Mohan Guruswamy, Abhishek Kaul & Vishal Handa of the Centre for Policy Alternatives, an independent think tank in New Delhi, present a sobering perspective in an op-ed piece in The Hindu. The main points being a. India is behind China on most development indicators - catching up on growth rate alone isn't enough and b. China is an industrialising country whereas India seems to be entering the post-industrial phase without having industrialised.
A comparison of the first ten years of the economic performances of India and China after reforms (1992-2001 for India and 1979-88 for China) is instructive. China entered the first decade of the reforms as a fast developing and modernising country with an average decadal growth rate of 5.52 per cent. But more important than this was the performance (1980) of reducing infant mortality to 42 per 1000; elevating life expectancy to 67 years; raising adult literacy to 66 per cent. India by contrast had a better growth rate of 5.7 per cent in the 1980s but came burdened with an infant mortality of 119 per 1000; life expectancy of 59.2 years; and adult literacy of 48.41 per cent. Many reasons have been advanced for China's stupendous performance. Few are as valid as what Amartya Sen wrote: "China's relative advantage over India is a product of its pre reform (pre 1979) groundwork rather than its post reform redirection."
Yet another comparison would be even more instructive. In 1978, at the inception of its reforms, China's per capita GDP (in constant 1995 U.S.$) was $148, whereas that of India in the same year was $236. Seven years after it began its reforms, in 1986, China caught up with India in per capita GDP terms ($278 vs. $273) and a decade after reforms in 1988 was comfortably ahead of India with a per capita GDP of $342 compared with India's $312. In the first post-reform decade, the Chinese economy grew at 10.1 per cent while the Indian economy grew at 5.7 per cent in the corresponding decade. Quite clearly that was India's lost decade.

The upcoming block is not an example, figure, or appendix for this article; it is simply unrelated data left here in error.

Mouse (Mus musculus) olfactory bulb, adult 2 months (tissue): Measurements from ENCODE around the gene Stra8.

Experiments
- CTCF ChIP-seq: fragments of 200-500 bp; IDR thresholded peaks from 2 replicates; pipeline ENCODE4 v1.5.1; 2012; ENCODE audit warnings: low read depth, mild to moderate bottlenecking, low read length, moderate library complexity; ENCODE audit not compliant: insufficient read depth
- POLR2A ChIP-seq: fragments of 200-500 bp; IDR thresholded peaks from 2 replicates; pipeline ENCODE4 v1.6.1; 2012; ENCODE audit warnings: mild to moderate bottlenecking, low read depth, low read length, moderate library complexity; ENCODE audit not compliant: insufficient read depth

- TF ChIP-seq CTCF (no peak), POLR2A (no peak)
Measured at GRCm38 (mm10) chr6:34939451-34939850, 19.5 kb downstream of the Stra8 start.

But what did we achieve in the first decade of our reforms? In 1992, the first year of its reforms, India's per capita GDP was $331. This grew to $477 in 2001. In the same period the Chinese per capita GDP surged from $426 to $878 in 2001. In the 1990s China grew at the rate of 9.7 per cent while India grew at 5.9 per cent. Quite clearly far from beginning to catch up, we fell well behind.
It is true both countries have transformed themselves after they embarked on the path of economic reforms. But the transformations were entirely different. In 1980 the sectoral break-up of China's economy was as follows: agriculture 30 per cent, industry 49 per cent, and services 21per cent. In 1990 that changed to agriculture 27 per cent, industry 42 per cent, and services 31 per cent. In 2000 that picture transformed further. Agriculture fell to 16 per cent; industry grew further to 51 per cent while services steadied at 33 per cent. Note the growth in the share of industry now. This was primarily made possible by overseas investment, which amounted to $293 billion during the decade, which also created millions of new jobs. Apart from the millions of new jobs created, the role of FDI in making China a major world-manufacturing centre is seen in the share of FDI enterprises in total exports. This rose from under 2 per cent in 1978 to 45.5 per cent in 1999. Today China accounts for 3.79 per cent of world trade while India's share is just 0.93 per cent. Consequently, China foreign reserves have burgeoned to $383 billion while India's is $92 billion.
The Indian picture makes for a study in contrasts. The share of agriculture fell somewhat from 31 per cent in 1990 to 28 per cent in 2000. The share of industry too fell from 28 per cent to 26 per cent. Services grew from 41 per cent to 46 per cent. Software exports apart, the biggest contributing factor to the growth of India's services sector has been the growth of public administration, which has been bounding at an average rate of 32.5 per cent each year from 1993-94 onwards. In 2001 Central, State and local government salaries together topped Rs.167, 715 crores. This kind of spending was not what Keynes had in mind when he advocated public spending to stimulate the economy!